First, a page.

Loeb Arbitrage Management LP and Loeb Offshore Management LP, together doing business as Loeb Capital Management, and affiliated entities (collectively, “Loeb”) have management discretion over 160,600 shares of Fremont Michigan InsuraCorp, Inc. common stock (OTC: FMMH) (“Fremont”), or approximately 9% of the company. The recently-revised offer from Biglari Holdings Inc. (New York: BH) (“Biglari”) compels the Board to engage in a sincere process to maximize shareholder value; more to the point, Loeb thinks it is incumbent upon the Board, in keeping with its fiduciary duties to shareholders, to sell the company to the highest bidder.

 

 

Fremont, an illiquid stock, has scarcely traded at or above its tangible book value per share during its capital market history. Fremont is substantially dependant on one state for its profits. With an A- rating from A.M. Best Company (“A.M. Best”) and a premiums-to-surplus ratio of roughly 1.4x, prospects for growth, and therefore multiple expansion, are limited. The management of Fremont has put forth a strategic plan to achieve USD 100 million of direct premiums by 2013. It is not clear that the company can reach this level of premium production without an equity financing or loss of its current A.M. Best rating. Assuming everything goes according to management’s plan (a potentially unreasonable leap of faith) and assuming a 95% combined ratio, Loeb estimates that this premium level could produce operating earnings per share of $3.00. The offer from Biglari represents a P/E multiple of nearly 10x prospective 2013 earnings. Considering the earnings multiples of comparable regional insurers, Loeb thinks it unlikely that the company on its own merits would trade at a valuation of 10x P/E in the marketplace.

 

 

As a significant shareholder of Fremont, Loeb is not in favor of further tactics that put off potential buyers of the company. It is time to put aside mechanisms and campaigns such as a poison pill with a low trigger, a staggered Board and a concerted effort to secure legislation limiting shareholder rights. Again, the Board owes shareholders a fiduciary duty to maximize the value of the company, particularly in light of the current circumstances. A path has been provided for the Board to maximize value for the owners of an illiquid equity in the near term. Please note that this letter should not create the understanding that Loeb would accept an offer of $29.00 per share; rather, Loeb is simply of the opinion that Biglari’s offer is credible and that the valuation is high enough to be a springboard for a value maximization process. Loeb reserves its rights as a shareholder to take such actions to secure value maximization. Further, we hereby request a meeting with the CEO and Chairman of the Board of Fremont as soon as is practicable but in any event no later than October 29, 2010. Please contact Alexander H. McMillan, General Counsel at (212) 483-7069 to arrange such a meeting. Additionally, we request that Fremont raise the ownership threshold which triggers its poison pill, thereby allowing Loeb to increase its holdings (notwithstanding the necessary approvals from the Michigan Office of Financial and Insurance Services). Finally, please note that Loeb reserves the right to buy or sell stock.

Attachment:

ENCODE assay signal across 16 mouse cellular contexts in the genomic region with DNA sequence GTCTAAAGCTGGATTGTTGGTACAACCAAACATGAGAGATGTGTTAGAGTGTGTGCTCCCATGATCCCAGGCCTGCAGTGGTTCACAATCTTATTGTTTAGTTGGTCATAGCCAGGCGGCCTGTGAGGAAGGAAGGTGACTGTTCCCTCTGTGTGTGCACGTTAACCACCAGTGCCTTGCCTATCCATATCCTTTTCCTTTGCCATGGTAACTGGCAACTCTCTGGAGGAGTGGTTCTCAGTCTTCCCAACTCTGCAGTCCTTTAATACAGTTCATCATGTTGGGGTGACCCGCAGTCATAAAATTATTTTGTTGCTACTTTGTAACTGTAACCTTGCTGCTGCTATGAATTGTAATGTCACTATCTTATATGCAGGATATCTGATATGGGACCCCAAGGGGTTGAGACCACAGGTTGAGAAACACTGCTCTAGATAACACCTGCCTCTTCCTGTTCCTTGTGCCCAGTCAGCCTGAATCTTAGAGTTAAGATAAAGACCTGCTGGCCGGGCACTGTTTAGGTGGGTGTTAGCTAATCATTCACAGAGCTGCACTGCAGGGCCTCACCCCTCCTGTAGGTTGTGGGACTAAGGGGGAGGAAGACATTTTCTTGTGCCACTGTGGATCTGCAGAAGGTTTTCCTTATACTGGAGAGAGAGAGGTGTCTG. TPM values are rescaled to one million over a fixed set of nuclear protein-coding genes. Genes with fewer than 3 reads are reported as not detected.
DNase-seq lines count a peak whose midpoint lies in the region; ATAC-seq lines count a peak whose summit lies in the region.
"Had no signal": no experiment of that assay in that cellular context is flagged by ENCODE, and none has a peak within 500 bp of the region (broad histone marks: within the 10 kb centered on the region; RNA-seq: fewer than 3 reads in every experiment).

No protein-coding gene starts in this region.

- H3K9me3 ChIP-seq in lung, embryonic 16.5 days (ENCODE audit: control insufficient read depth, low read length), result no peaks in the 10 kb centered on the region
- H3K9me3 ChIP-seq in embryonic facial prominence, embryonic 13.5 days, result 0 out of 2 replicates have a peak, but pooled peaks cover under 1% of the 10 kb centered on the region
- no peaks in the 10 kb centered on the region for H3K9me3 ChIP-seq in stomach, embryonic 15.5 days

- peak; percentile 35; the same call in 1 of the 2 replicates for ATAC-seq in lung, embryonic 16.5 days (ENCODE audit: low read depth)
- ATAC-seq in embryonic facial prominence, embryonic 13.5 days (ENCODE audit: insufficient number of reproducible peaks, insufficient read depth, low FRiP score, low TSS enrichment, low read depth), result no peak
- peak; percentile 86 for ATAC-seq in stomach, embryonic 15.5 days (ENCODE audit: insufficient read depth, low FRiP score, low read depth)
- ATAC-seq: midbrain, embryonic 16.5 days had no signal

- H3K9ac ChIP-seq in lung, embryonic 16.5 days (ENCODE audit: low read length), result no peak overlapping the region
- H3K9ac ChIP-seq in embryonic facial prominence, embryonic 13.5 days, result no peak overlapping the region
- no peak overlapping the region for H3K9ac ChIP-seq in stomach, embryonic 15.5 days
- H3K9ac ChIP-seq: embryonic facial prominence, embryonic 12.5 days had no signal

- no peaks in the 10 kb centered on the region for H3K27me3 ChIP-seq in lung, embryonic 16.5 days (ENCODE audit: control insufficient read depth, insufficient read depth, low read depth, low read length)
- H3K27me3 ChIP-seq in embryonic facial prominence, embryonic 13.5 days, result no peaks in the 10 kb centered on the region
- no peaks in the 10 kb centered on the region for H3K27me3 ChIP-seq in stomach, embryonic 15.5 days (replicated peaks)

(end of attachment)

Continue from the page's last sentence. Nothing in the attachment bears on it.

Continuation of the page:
Thank you for your immediate attention to our request.

 

 

Sincerely,

 

 

/s/ Gideon J. King

Gideon King

President, Chief Investment Officer

 

 

/s/ Blaine Marder

Blaine Marder

Vice

 

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The carpetbaggers have arrived! Proxy fight! Will the people pushing for the sale have enough votes? (remember, they need 66% to approve a takeover)

 

People for the takeover

Biglari has 9.8%

Frank Kavanaugh has 6.7%

Loeb now have 9.1%

 

People against the takeover

Dunning + Board has 15.2%

 

Mitchell Partners, L.P. have 10% - but their intentions haven't been stated - has anyone called to find out? I'm guessing they would vote for the sale.

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The carpetbaggers have arrived! Proxy fight! Will the people pushing for the sale have enough votes? (remember, they need 66% to approve a takeover)

 

People for the takeover

Biglari has 9.8%

Frank Kavanaugh has 6.7%

Loeb now have 9.1%

 

People against the takeover

Dunning + Board has 15.2%

 

Mitchell Partners, L.P. have 10% - but their intentions haven't been stated - has anyone called to find out? I'm guessing they would vote for the sale.

 

Would Biglari's shares get to vote?  It would seem like you're overcounting if not.

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Guest HarryLong

The big picture here is that it's probably brighter to find the next Fremont that gets taken over. I'll let someone else squeeze the last 8%-10% out of a stock.

 

I posed on RLI on the idea board. That's the best underwriter in the U.S. right now which has a totally wide open shareholder structure. Unfortunately, NATL and SUR have corporate parents which are majority owners.

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Why accept a 40%+ premium.  That is ridiculous.  How is a 40% premium in cash good for shareholders?

 

FMMH is much better off running their own business and maintaining a $20 stock price.